Friday, June 25, 2004

Vox Populi - Seen at Caltech

Car 1: Acura sports car. License plate: (decoded) metalhead2. Bumper sticker: "Re-elect Bush. We've waited for armageddon long enough."
Car 2: Honda Element with a dog crate in the back. Bumper sticker: "My border collie is smarter than your honor student."

Thursday, June 24, 2004

Credit Joy

I may make a bid on a condo! In preparing for this, I was talking with a mortgage person who commented that I had 'great' credit! Honestly, on some level I don't think this is a great achievement, since I have had money to fall back on when I came up short. On the other hand, I'm pleased with how many years I've made it through school without decimating my savings. Also, my worst financial characteristic is probably the tendency to forget to pay bills. The fact that I've simply paid my bills on time for long enough to have great credit is worth celebrating. I used to have miserable credit, due to my dealings with whats-her-name, and I have overcome that. Hooray!

My neighbor

As much as I like it when Maria brings her grandsons to give Mac treats, she makes me a little wary. She's just unpredictable and kind of brittle-seeming. I ran into a neighborhood guy on the street today. He's retarded and pretty friendly. I asked how he was, and he told me about going to a Shania Twain concert. After that conversation, I mulled over the idea that he might be my favorite person in the neighborhood. It occurs to me that he doesn't get to have as much conversation with people as he might like. Usually I avoid people who don't take cues about when you need to end a conversation, but this guy reads the cues perfectly. In this neighborhood, he's a gem. If you're looking for him, he's the one in the Shania Twain t-shirt.

Wednesday, June 23, 2004

Template and e-bay woes

Howdy all. I'm still working on a better template layout, so please be patient. I worked from home today, making good progress on the Phantom Limb lecture as well as the website I'm developing. I just picked up the mail and received some pants HC and I bought for her using my account on e-bay. Here's my note to the seller:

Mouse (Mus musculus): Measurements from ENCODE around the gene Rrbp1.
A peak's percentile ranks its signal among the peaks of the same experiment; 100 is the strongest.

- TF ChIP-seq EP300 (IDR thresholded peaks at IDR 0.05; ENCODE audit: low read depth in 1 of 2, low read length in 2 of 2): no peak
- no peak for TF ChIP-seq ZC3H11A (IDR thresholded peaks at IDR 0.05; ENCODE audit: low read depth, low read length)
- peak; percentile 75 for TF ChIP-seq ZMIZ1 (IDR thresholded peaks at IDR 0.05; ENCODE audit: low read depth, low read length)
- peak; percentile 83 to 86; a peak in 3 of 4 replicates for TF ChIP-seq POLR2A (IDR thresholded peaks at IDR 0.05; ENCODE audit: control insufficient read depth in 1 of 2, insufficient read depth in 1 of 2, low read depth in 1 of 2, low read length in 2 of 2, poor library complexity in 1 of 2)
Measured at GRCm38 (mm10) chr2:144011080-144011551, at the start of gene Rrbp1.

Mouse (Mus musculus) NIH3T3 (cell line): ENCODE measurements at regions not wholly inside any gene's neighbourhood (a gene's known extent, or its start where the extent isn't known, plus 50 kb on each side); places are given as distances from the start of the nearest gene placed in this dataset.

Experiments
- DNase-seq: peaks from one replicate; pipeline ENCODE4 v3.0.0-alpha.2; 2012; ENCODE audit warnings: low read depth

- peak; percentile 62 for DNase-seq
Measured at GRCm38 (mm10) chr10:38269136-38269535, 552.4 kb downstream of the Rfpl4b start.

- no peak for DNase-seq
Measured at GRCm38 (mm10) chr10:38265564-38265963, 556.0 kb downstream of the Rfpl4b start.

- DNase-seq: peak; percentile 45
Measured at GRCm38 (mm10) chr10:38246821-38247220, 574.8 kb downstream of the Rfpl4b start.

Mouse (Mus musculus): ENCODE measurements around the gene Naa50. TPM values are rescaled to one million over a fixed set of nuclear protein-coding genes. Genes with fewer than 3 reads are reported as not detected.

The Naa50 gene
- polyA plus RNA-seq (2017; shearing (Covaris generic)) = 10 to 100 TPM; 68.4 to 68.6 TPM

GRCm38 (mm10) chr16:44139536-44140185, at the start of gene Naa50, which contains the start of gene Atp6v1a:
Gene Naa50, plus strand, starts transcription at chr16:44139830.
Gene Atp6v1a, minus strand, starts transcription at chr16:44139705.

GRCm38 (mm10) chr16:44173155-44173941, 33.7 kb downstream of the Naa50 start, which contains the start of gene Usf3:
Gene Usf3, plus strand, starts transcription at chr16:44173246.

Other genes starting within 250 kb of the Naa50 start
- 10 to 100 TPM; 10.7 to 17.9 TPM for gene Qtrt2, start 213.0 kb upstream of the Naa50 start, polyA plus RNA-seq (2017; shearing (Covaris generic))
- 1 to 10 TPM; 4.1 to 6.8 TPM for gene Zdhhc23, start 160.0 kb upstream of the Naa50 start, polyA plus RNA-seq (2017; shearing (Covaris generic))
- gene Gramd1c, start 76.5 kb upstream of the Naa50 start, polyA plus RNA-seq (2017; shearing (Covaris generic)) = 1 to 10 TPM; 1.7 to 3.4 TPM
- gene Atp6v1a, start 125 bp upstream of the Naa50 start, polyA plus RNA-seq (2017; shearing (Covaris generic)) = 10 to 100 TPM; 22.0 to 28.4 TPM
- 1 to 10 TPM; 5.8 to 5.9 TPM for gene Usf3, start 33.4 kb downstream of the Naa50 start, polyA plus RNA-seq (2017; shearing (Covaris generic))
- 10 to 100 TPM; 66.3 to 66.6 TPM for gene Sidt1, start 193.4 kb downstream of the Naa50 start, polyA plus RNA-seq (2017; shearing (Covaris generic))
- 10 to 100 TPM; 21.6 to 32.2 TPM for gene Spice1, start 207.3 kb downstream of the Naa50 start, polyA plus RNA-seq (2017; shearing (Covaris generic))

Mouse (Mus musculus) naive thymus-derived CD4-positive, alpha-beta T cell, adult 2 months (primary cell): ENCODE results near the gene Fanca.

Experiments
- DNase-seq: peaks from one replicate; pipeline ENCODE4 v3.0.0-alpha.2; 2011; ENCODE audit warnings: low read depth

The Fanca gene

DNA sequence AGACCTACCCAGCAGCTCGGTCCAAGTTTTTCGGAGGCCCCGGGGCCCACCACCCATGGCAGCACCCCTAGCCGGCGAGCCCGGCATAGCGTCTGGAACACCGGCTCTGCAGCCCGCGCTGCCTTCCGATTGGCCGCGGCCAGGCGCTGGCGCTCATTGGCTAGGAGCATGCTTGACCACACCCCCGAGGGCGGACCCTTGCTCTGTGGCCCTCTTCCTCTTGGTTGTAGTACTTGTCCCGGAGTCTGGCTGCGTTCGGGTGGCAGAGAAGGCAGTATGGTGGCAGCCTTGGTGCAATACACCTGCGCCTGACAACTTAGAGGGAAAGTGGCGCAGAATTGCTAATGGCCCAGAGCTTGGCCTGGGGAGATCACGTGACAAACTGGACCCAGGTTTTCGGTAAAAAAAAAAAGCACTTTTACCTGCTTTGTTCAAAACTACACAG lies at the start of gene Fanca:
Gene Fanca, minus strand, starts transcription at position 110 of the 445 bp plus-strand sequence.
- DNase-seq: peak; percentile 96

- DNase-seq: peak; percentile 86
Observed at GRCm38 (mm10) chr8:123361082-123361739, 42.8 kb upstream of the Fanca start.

Hello - I received this item today. I'm disappointed because I don't feel that the rips were accurately described. You said, "Note these have been altered, a slit was cut up the sides for more fashion appeal." The slits were not cut, they were ripped. They are not on the seam; they are not symmetrical; they are ragged. I don't think 'fashion appeal' is a reasonable description of the rips. Additionally, the pants smell. I can't identify the smell, but it gave me a headache right away. Thanks in advance for your response."

Argh. In other news, I'm looking at an apartment tomorrow. Happy day to all!

Tuesday, June 22, 2004

All Hail Mimi Smartypants

Mimi Smartypants rocks the house. My favorite quote of today: "It is kind of creepy when the patriarchy works in your favor like that."

Monday, June 21, 2004


Holly is channeling the dinosaur mounted above the headlight. Maybe.

spell check woes

i've been flitting around different email programs. outlook is too slow. my outlook express went kludgy on me. eudora was cumbersome. i'm using thunderbird right now, and i'm pretty fond of it. i had an adaptation problem though: the keyboard shortcuts for the spell checker are different than the ones i'm used to. consequently, i've used Alt-A thinking it would _A_dd the word in question. Alt-A in thunderbird is Replace All. so "Claire" went out as "Ilaire", and "i'm" as "h'm". Alt-A is hardwired into my brain and it's a key combination that one can execute without much hand movement, so i still don't intercept the erroneous command consistently.

Sunday, June 20, 2004

Big Mouth Dog

When I came home from hiking today, Mac, who usually picks up a shoe or a toy to greet me with, picked up two of my shoes. This was the best picture I could get of it.

Saturday, June 19, 2004

Flash mob